We spent one night in Wadi Rum in the desert in a tent. As part of the 4-wheeled drive tour, Fadi (our Jordanian guide) stopped at a sand dune, saying there would be a great view of the surrounding area from the top of the dune. We started the climb (if you have ever tried to climb a tall sand dune, you know that it is a difficult task. To advance two yards/meters up the hill, you fall back one).
On the way up, we encountered a bunch of friends trying to ski-board down the sand. That looked like such an interesting scene that we stopped 2/3 of the way up the dune, and spent the rest of the time there. I first attempted to set my video on slow-motion… then realized that was redundant. These people were having to hop and skip to move a couple of feet! The sand was a lot more sticky than they expected. The top image shows one person on his board. This was an easy photograph, because he was there 5 seconds before he hopped a little to move another meter down the slope! ☺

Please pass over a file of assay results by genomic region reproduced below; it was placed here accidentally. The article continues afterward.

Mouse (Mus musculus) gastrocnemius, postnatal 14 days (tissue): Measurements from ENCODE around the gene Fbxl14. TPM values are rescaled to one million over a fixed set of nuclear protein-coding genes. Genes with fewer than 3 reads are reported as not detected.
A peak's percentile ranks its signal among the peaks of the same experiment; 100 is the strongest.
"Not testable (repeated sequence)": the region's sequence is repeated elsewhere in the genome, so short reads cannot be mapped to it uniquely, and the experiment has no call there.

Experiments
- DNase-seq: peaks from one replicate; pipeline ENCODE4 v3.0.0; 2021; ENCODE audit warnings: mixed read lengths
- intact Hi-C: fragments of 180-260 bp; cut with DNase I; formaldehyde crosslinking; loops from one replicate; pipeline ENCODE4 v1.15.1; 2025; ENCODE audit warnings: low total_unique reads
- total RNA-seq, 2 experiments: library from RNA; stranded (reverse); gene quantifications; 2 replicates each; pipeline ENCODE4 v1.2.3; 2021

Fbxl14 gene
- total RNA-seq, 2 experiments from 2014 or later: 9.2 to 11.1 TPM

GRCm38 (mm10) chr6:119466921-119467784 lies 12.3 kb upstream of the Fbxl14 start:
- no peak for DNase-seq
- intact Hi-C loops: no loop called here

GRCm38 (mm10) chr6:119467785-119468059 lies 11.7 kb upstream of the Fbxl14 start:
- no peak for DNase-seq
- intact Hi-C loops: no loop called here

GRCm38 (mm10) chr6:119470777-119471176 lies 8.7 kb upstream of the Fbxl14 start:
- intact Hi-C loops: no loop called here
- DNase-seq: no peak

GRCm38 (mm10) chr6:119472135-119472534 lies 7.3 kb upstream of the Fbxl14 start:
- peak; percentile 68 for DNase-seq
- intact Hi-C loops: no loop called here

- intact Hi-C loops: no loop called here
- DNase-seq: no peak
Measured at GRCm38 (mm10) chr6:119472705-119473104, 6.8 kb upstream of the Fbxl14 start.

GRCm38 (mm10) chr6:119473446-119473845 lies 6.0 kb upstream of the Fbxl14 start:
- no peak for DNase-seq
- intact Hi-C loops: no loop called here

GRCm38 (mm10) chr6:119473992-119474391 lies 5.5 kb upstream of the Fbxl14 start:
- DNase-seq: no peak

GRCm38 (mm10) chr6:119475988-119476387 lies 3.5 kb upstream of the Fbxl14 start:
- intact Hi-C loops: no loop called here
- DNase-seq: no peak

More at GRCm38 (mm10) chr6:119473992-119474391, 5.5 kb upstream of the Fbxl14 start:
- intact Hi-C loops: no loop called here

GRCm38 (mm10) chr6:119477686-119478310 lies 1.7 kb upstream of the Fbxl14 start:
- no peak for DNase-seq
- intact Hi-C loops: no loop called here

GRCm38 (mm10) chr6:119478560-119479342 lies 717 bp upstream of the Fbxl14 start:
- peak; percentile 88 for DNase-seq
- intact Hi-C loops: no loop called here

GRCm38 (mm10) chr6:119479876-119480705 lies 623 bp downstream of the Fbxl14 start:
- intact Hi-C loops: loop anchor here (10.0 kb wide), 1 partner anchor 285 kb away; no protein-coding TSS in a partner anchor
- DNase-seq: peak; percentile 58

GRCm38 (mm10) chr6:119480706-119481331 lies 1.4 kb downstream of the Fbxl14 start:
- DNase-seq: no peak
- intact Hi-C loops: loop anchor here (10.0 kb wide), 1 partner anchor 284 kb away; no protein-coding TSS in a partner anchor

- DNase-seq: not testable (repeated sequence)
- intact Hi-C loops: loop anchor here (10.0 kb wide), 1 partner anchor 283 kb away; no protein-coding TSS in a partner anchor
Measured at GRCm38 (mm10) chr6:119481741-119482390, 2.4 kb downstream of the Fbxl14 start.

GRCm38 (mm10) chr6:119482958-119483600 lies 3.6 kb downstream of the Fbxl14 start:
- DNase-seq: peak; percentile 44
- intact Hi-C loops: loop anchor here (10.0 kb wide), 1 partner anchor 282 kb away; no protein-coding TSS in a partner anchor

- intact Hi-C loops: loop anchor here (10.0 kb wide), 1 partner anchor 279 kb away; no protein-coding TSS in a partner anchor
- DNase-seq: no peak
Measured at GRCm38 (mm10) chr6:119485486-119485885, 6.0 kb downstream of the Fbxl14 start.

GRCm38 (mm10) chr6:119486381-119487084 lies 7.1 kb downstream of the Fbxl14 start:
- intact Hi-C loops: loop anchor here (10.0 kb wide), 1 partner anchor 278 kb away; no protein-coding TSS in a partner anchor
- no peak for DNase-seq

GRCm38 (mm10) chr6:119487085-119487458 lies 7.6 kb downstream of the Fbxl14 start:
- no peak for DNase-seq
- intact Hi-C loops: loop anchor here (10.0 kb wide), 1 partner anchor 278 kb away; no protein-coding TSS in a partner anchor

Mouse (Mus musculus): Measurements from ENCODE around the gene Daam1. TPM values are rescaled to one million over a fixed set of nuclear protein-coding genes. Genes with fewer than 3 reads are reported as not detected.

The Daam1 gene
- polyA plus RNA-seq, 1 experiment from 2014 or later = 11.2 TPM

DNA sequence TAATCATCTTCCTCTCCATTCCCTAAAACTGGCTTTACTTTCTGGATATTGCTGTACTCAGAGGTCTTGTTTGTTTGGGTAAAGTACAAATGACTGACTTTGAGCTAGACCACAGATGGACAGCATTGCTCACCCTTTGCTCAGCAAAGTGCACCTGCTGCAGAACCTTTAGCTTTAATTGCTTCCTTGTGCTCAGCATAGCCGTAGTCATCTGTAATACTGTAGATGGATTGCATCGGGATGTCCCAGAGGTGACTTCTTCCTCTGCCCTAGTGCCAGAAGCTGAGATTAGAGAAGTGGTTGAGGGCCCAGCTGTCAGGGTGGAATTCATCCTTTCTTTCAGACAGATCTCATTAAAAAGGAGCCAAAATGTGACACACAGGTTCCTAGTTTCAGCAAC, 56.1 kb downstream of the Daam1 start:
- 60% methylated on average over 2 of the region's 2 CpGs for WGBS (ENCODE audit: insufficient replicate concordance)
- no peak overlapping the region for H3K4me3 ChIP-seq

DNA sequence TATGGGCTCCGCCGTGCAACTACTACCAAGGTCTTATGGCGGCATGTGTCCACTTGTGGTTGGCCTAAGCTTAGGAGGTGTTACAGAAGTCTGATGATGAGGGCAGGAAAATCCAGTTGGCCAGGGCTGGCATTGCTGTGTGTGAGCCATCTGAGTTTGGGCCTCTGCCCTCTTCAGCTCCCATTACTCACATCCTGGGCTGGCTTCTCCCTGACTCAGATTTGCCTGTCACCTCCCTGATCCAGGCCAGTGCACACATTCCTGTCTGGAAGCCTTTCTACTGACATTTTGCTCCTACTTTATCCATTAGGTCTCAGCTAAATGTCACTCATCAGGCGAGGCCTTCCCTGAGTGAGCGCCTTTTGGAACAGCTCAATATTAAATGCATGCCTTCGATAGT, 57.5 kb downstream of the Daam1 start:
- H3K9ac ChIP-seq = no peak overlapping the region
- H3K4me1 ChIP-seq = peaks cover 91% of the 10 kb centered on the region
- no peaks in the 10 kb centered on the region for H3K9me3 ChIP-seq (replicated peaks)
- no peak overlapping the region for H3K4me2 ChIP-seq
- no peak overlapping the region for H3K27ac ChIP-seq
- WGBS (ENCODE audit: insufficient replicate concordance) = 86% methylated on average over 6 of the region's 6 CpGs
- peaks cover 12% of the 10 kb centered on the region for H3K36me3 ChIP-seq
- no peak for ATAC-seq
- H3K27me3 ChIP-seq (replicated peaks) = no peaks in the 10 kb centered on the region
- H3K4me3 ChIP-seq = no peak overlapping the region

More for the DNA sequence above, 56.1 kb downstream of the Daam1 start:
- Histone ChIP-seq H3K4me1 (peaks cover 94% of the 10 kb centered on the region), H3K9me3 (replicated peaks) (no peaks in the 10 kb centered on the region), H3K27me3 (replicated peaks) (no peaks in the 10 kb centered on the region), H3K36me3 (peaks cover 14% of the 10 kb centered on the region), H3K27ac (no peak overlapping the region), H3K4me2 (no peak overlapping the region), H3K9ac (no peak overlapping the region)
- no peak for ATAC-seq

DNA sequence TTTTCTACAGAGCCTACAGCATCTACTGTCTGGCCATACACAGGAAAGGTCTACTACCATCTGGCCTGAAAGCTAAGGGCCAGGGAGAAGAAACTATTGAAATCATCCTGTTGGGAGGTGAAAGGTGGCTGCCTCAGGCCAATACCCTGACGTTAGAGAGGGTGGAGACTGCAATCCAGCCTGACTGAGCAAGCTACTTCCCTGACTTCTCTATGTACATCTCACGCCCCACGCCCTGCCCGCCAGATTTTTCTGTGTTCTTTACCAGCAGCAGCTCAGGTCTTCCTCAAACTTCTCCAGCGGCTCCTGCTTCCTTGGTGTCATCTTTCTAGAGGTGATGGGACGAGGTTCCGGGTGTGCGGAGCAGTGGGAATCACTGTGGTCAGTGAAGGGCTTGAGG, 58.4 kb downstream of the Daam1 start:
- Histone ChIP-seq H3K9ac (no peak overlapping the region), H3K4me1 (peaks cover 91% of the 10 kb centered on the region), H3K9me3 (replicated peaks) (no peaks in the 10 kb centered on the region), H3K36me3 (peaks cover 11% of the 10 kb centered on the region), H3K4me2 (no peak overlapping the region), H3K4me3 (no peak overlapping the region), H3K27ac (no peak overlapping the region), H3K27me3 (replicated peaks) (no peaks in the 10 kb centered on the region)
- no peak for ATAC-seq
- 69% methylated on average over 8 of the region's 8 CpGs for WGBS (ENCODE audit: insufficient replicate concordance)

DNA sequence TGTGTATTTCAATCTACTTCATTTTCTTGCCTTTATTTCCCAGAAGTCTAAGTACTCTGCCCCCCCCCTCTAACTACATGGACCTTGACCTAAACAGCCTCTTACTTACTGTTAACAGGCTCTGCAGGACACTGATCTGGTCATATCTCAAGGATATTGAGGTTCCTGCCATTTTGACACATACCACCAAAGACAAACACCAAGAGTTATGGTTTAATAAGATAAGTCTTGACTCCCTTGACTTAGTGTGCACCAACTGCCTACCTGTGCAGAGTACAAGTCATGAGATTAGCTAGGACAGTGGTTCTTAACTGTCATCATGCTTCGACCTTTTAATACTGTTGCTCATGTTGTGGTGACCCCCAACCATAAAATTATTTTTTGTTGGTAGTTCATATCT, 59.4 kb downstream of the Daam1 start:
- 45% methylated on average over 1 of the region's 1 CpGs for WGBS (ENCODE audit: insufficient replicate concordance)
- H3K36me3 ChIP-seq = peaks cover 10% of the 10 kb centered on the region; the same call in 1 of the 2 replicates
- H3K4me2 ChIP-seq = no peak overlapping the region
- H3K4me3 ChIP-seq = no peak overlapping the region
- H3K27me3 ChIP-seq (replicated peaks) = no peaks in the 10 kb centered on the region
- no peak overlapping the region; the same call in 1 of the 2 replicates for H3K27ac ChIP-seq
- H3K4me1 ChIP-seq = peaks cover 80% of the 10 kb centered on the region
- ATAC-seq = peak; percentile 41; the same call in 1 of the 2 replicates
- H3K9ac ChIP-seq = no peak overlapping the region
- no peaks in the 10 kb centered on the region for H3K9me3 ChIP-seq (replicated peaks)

Fadi (our Jordanian guide) then climbed to the top and ran down (center-left) to give us some action shots to capture. About as we were ready to move on, a family encouraged their young child to slide down the dunes. Again, the little girl ended up stuck in the sand (bottom), and just scooted down a few inches at a time.
Heading towards the camp, we came across this abandoned boat (lower row) that seems so completely out of place that we asked to stop and photograph it too. No known history, other than the names of two brothers and phone numbers spray painted on the side. Seems like a prop straight out of a Clive Cusler novel.
Our next stop was a small rock outcropping, that Fadi again said would give a good view of the panorama.
Yet another stop enroute to the camp was a slot canyon with ancient drawings on the walls.
As we reached camp, we climbed up above the Bedouin tents to photograph the sunset. Fadi was waiting for us, while reading his email, giving a nice focus point to our sunset scene (upper-left). We then got up the next morning at 4AM to head out to the desert for dawn images, also shown above.
The meal was one of the best we had in Jordan. It was called… “(my age is showing — I can’t remember the name…)”, where the pots and plates were buried in the sand, then cooked for two hours with charcoal.